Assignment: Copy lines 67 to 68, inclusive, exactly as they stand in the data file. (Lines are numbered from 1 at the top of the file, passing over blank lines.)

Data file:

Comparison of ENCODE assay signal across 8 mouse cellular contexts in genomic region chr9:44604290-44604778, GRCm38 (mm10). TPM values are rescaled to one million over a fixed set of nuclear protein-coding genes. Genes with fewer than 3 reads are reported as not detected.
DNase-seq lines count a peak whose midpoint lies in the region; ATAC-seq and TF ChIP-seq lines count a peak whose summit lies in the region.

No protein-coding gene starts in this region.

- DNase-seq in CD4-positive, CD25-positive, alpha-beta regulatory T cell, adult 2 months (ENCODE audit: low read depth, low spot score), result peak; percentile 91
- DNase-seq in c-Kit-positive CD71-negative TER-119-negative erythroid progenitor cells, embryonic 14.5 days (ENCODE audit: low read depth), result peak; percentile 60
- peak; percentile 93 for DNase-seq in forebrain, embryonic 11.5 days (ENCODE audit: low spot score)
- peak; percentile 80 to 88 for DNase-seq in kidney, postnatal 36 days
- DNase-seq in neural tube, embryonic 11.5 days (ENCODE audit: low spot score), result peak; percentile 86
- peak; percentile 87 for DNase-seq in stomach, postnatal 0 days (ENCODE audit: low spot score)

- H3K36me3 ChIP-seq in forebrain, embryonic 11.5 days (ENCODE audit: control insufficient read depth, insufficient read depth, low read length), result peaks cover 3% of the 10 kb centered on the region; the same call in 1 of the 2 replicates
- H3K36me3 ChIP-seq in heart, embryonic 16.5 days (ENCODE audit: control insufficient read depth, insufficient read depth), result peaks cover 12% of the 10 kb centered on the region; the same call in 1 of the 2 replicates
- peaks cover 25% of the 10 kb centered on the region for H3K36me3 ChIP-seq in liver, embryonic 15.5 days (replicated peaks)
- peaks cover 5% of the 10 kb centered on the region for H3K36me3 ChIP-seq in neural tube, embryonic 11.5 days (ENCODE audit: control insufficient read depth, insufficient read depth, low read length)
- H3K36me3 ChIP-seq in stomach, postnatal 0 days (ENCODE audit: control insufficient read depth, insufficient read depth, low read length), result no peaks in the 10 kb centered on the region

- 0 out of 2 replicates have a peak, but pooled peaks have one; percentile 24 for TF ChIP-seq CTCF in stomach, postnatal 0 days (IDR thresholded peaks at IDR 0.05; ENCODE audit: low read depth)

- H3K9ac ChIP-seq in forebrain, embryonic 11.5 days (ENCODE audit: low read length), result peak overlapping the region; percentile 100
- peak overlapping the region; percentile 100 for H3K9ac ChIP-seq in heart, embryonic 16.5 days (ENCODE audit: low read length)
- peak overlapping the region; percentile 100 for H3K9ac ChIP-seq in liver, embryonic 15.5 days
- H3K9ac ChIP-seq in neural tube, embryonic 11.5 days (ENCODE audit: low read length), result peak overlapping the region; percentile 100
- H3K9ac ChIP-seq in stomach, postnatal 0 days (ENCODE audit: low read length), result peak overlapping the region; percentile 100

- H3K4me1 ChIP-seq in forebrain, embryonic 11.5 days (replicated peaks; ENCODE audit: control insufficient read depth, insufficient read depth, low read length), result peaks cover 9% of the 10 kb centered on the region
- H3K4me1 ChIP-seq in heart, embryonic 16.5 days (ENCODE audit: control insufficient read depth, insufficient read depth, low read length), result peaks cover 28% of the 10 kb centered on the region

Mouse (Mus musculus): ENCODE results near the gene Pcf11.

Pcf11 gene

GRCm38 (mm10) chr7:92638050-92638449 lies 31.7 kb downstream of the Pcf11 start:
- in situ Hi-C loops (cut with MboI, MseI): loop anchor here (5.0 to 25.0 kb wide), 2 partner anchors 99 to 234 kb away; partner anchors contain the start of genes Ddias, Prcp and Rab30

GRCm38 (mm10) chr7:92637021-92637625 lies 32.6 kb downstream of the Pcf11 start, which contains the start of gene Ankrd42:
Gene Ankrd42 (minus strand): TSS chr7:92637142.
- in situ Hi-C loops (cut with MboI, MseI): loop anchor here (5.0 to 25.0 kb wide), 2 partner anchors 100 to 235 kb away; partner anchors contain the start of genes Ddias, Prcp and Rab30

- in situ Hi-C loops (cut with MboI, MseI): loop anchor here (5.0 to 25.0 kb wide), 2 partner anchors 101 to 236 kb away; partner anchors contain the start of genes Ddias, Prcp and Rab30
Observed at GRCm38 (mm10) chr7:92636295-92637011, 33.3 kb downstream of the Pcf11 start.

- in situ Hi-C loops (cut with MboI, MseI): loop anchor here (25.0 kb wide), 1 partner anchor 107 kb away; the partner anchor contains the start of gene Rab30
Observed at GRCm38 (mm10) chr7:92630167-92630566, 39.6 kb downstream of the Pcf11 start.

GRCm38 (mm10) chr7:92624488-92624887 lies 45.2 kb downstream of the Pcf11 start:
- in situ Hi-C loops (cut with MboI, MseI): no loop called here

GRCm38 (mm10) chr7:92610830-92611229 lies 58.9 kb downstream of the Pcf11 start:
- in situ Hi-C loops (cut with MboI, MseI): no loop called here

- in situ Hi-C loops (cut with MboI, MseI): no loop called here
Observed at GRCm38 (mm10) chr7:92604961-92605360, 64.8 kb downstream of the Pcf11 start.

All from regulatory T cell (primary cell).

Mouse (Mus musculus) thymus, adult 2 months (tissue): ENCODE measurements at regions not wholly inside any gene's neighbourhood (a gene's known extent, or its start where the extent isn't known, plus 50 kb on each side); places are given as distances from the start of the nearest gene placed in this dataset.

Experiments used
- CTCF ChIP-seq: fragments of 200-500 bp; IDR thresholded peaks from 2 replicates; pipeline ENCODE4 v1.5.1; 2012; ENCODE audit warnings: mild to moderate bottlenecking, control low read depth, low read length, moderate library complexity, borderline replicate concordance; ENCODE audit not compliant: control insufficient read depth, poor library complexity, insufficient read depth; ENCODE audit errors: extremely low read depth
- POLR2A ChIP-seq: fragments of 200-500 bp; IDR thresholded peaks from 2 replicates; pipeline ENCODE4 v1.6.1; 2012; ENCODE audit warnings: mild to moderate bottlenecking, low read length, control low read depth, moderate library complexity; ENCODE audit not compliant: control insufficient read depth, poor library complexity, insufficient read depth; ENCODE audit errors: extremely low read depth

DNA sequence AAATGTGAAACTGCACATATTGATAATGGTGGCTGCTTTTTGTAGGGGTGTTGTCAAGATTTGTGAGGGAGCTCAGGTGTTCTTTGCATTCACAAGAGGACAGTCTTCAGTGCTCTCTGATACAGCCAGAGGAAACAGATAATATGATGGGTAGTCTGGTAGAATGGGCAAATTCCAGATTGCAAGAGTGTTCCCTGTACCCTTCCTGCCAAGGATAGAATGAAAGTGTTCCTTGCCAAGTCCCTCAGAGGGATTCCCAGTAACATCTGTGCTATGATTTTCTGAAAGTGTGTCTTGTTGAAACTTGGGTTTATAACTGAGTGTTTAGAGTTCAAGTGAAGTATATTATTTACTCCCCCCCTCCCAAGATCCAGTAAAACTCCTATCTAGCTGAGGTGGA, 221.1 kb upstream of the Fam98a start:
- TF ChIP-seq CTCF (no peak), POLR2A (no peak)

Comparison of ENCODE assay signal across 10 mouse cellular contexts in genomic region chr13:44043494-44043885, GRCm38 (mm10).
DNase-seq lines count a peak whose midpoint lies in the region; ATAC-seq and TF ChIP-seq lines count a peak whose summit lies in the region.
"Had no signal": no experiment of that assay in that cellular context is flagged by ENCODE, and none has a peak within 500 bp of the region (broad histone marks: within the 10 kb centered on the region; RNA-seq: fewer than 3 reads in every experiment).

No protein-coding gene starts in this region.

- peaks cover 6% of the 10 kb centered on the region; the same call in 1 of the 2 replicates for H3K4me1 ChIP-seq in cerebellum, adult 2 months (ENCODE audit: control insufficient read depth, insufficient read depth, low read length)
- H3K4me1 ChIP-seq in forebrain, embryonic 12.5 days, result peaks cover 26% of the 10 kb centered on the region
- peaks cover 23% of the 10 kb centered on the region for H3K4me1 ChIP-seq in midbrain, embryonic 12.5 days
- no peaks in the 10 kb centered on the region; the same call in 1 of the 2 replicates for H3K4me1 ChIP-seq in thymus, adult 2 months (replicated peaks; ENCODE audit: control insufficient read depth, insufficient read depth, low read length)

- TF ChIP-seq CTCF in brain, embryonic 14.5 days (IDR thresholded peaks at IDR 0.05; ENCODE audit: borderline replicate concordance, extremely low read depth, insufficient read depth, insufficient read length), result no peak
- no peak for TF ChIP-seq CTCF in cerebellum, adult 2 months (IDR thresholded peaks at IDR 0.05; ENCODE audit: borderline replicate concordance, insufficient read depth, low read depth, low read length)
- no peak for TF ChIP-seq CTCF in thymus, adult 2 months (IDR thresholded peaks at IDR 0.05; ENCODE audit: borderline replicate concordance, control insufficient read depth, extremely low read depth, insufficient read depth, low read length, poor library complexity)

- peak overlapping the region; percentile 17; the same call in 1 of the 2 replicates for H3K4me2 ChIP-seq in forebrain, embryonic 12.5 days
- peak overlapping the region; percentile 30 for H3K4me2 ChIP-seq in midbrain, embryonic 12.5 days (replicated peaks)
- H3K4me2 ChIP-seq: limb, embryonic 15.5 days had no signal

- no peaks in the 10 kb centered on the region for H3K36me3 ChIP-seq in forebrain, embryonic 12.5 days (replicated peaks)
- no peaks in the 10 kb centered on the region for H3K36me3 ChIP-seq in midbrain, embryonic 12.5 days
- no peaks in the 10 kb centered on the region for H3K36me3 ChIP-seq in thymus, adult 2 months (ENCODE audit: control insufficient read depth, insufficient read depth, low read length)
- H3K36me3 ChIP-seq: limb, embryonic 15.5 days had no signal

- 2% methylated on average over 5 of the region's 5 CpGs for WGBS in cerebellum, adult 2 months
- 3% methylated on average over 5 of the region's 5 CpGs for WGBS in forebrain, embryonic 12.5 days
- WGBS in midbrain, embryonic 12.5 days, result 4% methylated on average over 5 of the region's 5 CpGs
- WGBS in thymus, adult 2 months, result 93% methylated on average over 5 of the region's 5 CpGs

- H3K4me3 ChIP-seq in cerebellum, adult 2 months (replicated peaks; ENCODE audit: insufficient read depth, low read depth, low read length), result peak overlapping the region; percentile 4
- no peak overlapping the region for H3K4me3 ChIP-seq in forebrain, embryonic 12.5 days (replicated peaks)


- WGBS in midbrain, embryonic 12.5 days, result 4% methylated on average over 5 of the region's 5 CpGs
- WGBS in thymus, adult 2 months, result 93% methylated on average over 5 of the region's 5 CpGs